Bruce Johnson: No doubt, so yeah that was motivating enough just getting rid of that. To get up and push myself.
If you are self-motivated and you have the ability to build or book a business, you really don’t need the crutch of being an employee. Once you experience the indifference and the amount of money you can make if you work for yourself, that in itself, I mean it’s not all about the money but if you can build a million dollar book of business in a company like IOA…
If you are with an average big broker, you are making about 20% probably on your renew of business.
“It’s all about what you can do with your life.”
Can you improve the life of your family? Can you help others? I was never in a position where I wanted to help somebody financially. I just didn’t have the resources to make a significant difference. Now I do, and the feeling is amazing.
Charlie Hoehn: Tell me a quick story about when you are able to provide that for somebody?
Bruce Johnson: Okay. Yeah I mean it’s pretty frequently. I would say well in the last 30 days I lost a good friend. He was 42 years old, he was a personal trainer. He was actually my personal trainer at the gym for eight years.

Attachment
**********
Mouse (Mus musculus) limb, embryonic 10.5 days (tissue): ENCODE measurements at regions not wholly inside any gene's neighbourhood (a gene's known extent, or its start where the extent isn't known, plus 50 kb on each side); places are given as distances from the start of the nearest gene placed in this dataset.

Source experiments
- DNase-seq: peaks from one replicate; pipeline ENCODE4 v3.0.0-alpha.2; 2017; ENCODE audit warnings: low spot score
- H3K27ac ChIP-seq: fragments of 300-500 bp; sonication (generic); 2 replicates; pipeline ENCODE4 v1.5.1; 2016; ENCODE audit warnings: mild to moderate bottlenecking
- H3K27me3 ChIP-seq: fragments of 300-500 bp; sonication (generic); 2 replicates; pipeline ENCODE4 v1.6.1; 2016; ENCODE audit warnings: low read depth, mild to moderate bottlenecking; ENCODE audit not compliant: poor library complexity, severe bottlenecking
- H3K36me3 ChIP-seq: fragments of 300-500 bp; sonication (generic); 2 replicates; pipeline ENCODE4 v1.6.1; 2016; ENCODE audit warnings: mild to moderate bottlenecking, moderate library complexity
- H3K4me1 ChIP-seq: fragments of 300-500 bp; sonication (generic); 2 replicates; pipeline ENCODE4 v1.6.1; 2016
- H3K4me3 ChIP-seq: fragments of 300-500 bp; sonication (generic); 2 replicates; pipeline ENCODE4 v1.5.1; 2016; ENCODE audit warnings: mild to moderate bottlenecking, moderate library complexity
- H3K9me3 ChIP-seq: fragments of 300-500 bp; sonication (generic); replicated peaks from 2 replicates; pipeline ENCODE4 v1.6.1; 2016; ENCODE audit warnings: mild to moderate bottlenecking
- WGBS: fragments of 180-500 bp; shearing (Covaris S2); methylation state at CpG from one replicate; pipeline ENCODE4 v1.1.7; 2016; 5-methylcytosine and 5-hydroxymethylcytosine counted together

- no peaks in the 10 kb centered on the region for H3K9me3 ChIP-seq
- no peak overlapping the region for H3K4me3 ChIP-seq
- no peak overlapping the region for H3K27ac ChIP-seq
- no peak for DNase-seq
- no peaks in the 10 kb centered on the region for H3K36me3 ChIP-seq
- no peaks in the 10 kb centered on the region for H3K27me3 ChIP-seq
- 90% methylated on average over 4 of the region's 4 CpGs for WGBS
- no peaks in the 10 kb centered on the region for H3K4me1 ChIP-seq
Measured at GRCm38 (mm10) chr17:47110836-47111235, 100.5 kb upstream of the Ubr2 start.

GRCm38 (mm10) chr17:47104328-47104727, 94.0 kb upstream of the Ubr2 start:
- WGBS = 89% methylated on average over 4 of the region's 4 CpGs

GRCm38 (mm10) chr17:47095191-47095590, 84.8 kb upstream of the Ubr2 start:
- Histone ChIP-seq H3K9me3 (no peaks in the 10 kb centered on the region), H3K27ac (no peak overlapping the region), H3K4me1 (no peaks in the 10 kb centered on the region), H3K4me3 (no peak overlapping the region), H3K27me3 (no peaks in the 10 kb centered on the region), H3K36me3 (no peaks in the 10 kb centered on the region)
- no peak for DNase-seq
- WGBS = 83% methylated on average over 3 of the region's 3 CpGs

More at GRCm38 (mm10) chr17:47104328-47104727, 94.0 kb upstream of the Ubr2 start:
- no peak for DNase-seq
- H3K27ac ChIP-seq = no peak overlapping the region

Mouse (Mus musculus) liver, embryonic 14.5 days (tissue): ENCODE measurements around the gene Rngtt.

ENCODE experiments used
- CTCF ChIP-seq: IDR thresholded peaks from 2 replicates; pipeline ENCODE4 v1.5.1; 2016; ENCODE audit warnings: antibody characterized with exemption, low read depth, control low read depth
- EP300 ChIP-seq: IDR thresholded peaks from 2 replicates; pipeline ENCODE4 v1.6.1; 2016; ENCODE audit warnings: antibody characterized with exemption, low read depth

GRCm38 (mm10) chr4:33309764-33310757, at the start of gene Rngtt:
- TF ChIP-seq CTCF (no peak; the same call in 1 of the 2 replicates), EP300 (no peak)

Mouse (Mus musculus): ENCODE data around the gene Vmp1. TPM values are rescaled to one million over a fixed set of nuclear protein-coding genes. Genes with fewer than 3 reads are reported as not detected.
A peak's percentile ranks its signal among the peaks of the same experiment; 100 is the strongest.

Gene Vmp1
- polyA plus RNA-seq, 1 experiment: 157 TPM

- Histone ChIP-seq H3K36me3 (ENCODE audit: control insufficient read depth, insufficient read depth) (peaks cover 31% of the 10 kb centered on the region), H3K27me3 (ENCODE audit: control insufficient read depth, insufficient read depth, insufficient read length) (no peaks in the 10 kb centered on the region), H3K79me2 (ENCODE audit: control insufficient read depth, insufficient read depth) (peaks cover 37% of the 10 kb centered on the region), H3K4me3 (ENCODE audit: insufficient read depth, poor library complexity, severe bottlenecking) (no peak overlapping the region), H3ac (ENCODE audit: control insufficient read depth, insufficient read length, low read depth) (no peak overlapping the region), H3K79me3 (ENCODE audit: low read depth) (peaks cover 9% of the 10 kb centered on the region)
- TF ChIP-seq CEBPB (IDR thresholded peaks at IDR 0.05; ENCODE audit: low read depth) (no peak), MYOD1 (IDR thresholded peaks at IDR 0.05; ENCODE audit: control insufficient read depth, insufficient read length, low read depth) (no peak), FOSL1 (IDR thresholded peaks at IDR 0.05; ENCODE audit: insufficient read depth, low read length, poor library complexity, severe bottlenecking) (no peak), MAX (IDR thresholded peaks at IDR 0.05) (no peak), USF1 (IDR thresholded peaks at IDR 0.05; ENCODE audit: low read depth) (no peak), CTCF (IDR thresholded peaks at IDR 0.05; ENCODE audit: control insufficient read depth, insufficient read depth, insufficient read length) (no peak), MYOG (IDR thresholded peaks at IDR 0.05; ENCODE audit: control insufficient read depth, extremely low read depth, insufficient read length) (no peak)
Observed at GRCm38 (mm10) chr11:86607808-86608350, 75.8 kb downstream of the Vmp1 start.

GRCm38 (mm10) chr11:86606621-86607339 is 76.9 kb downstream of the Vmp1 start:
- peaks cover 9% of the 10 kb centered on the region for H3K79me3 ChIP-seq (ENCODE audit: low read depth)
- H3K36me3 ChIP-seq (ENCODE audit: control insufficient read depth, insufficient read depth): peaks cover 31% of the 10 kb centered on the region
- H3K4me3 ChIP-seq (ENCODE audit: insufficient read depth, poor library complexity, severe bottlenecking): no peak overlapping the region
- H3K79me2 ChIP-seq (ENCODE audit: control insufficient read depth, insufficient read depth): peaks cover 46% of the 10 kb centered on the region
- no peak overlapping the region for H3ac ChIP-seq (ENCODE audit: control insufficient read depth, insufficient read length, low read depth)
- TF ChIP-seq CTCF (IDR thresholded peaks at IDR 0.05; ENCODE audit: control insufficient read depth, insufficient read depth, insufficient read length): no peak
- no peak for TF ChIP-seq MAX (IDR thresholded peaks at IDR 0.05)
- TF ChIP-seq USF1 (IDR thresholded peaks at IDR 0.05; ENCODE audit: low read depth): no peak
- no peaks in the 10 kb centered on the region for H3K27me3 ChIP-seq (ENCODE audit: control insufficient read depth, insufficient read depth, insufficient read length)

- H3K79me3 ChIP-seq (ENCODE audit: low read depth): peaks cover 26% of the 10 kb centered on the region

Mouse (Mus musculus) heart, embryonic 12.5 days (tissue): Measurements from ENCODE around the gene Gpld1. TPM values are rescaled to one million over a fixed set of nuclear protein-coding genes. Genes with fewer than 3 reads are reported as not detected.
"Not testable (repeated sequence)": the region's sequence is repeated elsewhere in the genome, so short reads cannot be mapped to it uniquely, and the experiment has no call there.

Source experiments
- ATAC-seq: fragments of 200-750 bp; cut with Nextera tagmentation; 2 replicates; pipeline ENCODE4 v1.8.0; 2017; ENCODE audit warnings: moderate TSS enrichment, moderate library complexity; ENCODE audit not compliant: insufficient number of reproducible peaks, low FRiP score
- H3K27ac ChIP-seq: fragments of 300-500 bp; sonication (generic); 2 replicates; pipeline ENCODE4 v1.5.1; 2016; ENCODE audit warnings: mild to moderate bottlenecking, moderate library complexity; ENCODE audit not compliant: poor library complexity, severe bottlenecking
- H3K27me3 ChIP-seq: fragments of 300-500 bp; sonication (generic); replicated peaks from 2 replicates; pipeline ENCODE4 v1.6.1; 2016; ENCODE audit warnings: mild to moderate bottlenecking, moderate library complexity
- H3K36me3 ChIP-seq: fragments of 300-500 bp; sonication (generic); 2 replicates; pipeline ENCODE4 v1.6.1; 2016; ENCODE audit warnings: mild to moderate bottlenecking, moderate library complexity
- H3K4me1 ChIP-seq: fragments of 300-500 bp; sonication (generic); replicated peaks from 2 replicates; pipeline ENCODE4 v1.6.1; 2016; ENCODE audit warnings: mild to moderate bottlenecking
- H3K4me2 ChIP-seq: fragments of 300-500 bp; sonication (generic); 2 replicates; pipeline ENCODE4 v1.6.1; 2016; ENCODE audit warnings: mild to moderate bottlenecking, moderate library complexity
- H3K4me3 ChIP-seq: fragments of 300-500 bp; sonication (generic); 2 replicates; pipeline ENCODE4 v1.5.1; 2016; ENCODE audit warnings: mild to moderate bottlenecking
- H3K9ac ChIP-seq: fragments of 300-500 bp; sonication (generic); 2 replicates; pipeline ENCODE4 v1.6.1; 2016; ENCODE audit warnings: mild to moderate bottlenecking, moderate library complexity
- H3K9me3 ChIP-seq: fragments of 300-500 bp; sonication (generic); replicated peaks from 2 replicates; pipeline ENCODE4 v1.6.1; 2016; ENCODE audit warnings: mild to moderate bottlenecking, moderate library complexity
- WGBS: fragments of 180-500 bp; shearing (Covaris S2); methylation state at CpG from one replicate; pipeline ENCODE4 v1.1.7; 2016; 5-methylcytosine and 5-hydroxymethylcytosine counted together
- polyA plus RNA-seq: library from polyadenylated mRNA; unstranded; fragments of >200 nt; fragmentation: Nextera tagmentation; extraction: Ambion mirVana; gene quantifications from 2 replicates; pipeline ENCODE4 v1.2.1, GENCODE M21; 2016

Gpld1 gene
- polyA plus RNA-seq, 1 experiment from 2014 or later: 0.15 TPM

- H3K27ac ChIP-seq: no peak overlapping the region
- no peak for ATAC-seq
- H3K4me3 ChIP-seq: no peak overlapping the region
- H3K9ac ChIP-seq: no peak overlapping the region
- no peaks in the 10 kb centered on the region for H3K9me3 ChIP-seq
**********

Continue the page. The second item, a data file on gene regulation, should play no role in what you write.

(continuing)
He was feeling bad one day and he had a mini-stroke. He went to the hospital, and within less than a week, he passed away. It was a shock to everybody and I went to set up a Go Fund Me account for his daughters.
He had two twins, six year old daughters that all said now didn’t have a dad and would have an uncertain financial future. So I was able to make a nice contribution to that and help them in some way, and that’s just one example.
Charlie Hoehn: Let’s talk about what self-starters who are interested in IOA and actually apply and maybe join, how do they set themselves up for success?
Bruce Johnson: Okay, well there are a couple of ways. If you are a veteran producer, you pretty much already know what to do. You already understand about keeping the full pipeline and you are already doing the right things to plug in and be successful.